The practice of critical librarianship is often viewed and approached in segmented pieces, due to the nature of specializations within the profession. Those who engage and practice critical librarianship often may focus on certain areas like pedagogy, archival theory, classification or categorization, and scholarly communication, among other topics. This presentation will deconstruct the core values of librarianship and rhetoric within critical librarianship in order to begin reconstructing and reimagining how libraries can explicitly center marginalized communities. We want to build a broader framework that explicitly draws the connections/relationships between critical pedagogy (how we teach), critical information literacy (what we teach), and the infrastructure, policies, and practices of the libraries within which we work. We will challenge western knowledge practices and engage participants in collectively developing a new framework of librarianship that will inform and shape our pedagogy.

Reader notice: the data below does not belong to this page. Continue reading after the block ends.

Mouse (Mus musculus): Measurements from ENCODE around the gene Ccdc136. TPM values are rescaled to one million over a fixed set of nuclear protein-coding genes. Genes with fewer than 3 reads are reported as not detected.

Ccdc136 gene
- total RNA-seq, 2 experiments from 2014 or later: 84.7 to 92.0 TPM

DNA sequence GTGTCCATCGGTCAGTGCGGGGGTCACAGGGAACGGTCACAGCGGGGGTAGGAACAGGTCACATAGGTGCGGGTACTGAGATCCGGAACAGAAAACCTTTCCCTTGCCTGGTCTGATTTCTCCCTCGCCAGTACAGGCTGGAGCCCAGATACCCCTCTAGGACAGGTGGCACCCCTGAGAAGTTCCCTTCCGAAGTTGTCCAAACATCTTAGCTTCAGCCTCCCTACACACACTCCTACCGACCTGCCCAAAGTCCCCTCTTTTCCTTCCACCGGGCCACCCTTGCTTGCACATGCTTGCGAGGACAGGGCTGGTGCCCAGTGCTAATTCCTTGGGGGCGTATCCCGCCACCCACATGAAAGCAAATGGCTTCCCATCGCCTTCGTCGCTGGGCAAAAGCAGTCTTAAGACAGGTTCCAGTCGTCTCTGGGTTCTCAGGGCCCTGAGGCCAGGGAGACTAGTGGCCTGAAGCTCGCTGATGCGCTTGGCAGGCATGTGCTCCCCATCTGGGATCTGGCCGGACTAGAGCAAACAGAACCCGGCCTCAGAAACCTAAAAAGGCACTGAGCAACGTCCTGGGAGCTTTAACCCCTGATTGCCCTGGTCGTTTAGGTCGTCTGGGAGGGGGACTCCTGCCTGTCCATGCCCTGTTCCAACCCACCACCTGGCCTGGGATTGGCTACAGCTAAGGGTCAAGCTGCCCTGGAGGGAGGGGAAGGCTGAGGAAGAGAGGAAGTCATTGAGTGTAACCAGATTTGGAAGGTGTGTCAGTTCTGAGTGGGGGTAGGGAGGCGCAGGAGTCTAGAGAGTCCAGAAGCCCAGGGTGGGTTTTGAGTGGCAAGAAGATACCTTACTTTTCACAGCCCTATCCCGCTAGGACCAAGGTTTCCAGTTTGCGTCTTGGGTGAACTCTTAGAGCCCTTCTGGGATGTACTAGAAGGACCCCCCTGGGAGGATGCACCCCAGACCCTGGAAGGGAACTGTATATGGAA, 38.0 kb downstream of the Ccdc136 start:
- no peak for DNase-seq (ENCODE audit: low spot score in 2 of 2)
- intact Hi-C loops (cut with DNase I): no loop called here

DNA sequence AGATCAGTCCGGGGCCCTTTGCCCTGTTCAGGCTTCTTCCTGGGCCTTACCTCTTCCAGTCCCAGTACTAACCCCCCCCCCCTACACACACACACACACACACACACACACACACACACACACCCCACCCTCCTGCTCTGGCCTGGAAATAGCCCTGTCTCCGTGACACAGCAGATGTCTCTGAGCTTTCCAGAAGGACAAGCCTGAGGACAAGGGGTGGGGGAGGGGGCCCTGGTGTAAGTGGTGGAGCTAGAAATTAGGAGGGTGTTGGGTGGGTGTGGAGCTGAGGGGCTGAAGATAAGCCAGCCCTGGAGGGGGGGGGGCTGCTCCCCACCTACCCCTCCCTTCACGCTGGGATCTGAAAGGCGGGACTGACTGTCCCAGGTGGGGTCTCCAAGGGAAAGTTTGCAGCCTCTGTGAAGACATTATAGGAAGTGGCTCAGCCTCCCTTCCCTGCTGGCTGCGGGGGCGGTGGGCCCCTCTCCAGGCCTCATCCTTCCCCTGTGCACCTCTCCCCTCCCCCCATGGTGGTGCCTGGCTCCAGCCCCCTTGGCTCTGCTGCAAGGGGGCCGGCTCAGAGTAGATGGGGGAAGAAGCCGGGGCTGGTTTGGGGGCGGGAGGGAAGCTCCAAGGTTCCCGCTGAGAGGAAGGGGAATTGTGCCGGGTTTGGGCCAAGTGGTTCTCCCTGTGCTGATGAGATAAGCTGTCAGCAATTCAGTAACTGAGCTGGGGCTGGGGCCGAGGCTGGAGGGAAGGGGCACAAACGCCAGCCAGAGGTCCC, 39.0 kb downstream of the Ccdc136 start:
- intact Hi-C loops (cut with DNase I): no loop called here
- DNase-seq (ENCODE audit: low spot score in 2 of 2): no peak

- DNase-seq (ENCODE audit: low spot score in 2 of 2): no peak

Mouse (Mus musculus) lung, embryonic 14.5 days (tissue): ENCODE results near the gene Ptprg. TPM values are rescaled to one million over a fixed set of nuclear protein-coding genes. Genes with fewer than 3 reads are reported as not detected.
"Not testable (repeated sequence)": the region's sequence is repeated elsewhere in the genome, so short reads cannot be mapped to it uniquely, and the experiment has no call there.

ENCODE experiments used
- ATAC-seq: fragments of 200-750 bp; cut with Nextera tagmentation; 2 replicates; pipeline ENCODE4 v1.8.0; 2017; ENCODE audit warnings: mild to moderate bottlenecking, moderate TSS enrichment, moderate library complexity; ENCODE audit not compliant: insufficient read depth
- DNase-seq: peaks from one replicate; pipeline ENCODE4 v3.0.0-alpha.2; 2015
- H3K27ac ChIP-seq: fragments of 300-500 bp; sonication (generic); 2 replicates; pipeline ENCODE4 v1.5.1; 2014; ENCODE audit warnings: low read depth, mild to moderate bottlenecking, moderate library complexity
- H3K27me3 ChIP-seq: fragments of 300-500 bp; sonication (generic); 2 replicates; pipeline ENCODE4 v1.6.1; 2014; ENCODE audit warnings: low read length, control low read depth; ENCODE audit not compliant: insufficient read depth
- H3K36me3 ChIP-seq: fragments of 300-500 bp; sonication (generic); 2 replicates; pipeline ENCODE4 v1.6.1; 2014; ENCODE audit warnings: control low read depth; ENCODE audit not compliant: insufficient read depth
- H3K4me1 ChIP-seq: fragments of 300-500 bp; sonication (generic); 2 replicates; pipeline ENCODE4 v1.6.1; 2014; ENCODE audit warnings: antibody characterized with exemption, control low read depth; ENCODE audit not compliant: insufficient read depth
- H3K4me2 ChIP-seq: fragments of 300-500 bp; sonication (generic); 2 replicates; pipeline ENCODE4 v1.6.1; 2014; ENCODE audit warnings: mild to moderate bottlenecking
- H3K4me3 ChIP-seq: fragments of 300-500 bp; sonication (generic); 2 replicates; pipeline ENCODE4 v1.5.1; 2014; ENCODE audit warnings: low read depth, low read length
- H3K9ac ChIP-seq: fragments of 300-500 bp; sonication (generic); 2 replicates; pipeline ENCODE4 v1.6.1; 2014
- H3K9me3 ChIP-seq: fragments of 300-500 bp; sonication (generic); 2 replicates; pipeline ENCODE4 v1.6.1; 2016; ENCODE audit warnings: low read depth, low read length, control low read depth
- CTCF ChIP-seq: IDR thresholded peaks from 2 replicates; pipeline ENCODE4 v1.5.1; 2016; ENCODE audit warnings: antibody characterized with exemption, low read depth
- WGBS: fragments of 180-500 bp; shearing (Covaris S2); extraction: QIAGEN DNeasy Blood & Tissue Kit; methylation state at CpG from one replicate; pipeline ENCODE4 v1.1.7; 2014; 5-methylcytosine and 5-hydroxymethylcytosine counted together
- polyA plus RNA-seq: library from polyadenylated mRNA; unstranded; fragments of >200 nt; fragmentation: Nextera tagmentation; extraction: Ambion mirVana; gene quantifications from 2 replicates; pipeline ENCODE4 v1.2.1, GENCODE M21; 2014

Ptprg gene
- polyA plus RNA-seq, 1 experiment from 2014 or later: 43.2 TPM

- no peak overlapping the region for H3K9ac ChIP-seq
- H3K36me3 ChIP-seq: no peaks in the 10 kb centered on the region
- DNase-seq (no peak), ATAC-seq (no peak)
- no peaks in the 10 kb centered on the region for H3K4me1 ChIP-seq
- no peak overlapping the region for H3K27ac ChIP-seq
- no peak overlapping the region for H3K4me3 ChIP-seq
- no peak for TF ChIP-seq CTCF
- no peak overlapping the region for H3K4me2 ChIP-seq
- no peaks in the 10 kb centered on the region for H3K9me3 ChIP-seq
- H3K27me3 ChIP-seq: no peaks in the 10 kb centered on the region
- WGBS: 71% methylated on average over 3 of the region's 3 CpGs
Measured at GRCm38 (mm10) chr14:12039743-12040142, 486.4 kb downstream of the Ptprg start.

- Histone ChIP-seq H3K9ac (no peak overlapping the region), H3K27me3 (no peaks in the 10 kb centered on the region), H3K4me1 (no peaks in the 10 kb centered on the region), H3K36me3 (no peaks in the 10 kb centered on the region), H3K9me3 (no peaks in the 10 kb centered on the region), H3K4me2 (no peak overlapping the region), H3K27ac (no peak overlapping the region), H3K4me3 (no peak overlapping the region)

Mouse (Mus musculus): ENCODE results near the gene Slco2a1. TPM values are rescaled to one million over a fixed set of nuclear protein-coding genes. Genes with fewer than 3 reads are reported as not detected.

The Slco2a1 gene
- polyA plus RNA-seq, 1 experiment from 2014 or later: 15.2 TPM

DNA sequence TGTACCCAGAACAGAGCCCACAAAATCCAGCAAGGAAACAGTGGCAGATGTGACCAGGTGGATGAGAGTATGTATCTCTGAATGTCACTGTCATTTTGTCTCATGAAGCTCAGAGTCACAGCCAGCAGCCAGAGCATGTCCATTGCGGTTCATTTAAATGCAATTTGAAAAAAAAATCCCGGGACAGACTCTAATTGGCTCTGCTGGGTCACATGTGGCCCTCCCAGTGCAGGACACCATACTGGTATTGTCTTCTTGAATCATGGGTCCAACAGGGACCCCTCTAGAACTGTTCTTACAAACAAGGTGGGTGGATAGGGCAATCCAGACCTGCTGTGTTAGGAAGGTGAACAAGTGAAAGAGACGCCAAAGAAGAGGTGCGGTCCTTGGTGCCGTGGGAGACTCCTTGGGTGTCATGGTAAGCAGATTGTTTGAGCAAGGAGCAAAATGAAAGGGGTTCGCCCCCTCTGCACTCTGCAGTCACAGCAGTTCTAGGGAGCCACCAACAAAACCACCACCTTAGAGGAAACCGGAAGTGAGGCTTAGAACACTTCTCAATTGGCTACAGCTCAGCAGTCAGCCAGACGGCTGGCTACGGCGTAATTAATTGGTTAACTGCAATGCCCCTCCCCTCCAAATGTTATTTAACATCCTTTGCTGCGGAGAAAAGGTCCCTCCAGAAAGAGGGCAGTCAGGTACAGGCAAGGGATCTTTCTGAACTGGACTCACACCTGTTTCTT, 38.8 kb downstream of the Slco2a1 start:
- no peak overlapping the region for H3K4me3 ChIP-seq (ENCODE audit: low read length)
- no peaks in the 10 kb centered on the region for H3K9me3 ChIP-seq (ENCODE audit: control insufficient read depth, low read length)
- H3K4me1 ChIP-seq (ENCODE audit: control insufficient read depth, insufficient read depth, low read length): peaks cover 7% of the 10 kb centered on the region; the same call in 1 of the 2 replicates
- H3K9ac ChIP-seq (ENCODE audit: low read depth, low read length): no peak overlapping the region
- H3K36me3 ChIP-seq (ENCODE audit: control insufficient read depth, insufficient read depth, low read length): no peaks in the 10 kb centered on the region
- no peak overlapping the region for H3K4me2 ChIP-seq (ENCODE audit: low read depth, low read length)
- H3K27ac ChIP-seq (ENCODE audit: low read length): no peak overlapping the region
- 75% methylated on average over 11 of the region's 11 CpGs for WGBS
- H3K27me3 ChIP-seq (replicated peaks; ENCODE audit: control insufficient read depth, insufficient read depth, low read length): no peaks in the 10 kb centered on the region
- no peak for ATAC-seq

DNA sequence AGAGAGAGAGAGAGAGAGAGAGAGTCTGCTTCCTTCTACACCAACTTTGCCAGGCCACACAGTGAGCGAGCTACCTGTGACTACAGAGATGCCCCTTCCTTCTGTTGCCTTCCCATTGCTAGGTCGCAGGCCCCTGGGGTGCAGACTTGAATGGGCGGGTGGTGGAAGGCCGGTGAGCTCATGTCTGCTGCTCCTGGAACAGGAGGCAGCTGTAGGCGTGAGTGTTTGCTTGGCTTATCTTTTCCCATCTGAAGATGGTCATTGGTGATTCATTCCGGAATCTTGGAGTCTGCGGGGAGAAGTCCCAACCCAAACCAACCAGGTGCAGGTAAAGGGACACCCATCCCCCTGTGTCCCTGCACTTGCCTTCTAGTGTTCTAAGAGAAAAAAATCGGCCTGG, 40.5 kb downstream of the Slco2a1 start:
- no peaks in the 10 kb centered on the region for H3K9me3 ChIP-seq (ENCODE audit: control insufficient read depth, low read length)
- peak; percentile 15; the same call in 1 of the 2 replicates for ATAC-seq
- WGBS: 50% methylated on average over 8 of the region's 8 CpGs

• A Practice of Connection: Applying Relational Cultural Theory to Librarianship

      Arellano Douglas, Veronica; Chiu, Anastasia; Gadsby, Joanna; Kumbier, Alana; Nataraj, Lalitha; University of Houston; Stony Brook University; University of Maryland, Baltimore County; California State University, San Marcos; Hampshire College (The University of Arizona, 2018-11)

      Yang, Andrew; Goldsworthy, Dylan; Nakamura, Drew; Hua, Lee; Univ California Santa Barbara, Department of Electrical and Computer Engineering (International Foundation for Telemetering, 2018-11)
      Conventional geolocation techniques were developed based on time-delay estimation, followed by computation of the angle of arrival (AOA). The AOA computation is the main cause of latency, which significantly degrades the feasibility of real-time bearing-angle detection. The computation also adds to hardware complexity and power consumption, which is critical for small, light-weight and mobile devices. This paper presents a codebook based approach to geolocation. The delay profiles are mapped to a precomputed codebook to match the optimal estimation of the geolocation. This simplifies the computation procedure and makes real-time computing feasible. It utilizes limited memory capacity to reduce latency and hardware complexity. This approach also allows us to accurately assess the resolving capability. In addition, it reduces computation for joint estimation with multiple receiver units, especially in mobile format.